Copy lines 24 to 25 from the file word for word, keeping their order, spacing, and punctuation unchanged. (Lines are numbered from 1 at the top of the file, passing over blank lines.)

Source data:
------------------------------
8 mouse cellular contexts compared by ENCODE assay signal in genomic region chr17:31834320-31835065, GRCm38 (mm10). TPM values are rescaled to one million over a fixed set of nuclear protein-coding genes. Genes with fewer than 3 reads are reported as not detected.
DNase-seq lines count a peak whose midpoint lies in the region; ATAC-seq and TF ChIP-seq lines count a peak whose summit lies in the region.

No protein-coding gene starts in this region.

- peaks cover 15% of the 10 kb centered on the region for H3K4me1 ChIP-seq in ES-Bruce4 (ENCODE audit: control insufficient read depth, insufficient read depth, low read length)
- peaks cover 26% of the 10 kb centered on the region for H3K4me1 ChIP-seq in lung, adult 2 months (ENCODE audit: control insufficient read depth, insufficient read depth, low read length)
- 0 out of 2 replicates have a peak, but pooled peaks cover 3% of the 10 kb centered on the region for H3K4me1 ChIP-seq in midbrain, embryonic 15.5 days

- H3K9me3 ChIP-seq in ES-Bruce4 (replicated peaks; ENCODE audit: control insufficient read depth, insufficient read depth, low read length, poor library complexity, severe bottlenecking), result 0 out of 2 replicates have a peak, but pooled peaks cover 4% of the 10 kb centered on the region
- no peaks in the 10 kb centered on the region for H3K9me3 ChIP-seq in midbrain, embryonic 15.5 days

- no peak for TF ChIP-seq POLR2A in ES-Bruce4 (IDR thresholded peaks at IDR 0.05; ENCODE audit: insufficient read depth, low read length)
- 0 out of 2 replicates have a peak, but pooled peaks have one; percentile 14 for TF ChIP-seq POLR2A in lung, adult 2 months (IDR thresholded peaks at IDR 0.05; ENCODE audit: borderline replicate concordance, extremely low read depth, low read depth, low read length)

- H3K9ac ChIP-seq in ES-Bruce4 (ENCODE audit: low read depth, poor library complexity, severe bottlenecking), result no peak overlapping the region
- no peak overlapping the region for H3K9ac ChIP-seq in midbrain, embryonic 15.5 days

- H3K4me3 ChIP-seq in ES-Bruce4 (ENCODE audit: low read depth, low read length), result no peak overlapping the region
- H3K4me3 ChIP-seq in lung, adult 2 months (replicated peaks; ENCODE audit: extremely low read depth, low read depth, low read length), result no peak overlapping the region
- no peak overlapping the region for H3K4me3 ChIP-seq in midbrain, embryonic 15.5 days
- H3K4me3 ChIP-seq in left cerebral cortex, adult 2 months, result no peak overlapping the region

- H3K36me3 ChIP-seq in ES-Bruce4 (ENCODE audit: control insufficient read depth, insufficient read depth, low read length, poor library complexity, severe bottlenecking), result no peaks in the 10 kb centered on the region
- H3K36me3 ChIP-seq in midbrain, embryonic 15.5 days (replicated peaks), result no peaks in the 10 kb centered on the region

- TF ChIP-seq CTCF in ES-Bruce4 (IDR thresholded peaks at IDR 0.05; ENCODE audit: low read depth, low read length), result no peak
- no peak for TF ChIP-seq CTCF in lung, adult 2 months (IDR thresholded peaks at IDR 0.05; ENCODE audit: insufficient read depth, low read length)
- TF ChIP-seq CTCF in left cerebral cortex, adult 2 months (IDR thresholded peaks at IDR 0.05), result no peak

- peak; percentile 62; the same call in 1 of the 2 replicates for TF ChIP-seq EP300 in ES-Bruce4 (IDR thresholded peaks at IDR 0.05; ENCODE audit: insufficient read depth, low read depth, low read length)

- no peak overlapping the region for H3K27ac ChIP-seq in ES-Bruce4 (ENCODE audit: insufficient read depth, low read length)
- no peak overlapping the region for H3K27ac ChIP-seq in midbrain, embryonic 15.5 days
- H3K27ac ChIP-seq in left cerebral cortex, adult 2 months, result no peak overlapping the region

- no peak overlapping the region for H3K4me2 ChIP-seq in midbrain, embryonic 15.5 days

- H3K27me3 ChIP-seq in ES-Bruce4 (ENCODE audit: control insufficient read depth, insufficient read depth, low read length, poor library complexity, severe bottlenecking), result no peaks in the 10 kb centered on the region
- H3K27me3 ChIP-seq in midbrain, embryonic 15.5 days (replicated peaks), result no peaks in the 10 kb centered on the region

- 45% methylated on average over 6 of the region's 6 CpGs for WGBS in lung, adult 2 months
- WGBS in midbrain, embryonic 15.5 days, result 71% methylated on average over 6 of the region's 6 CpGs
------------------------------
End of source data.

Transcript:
- no peak overlapping the region for H3K27ac ChIP-seq in midbrain, embryonic 15.5 days
- H3K27ac ChIP-seq in left cerebral cortex, adult 2 months, result no peak overlapping the region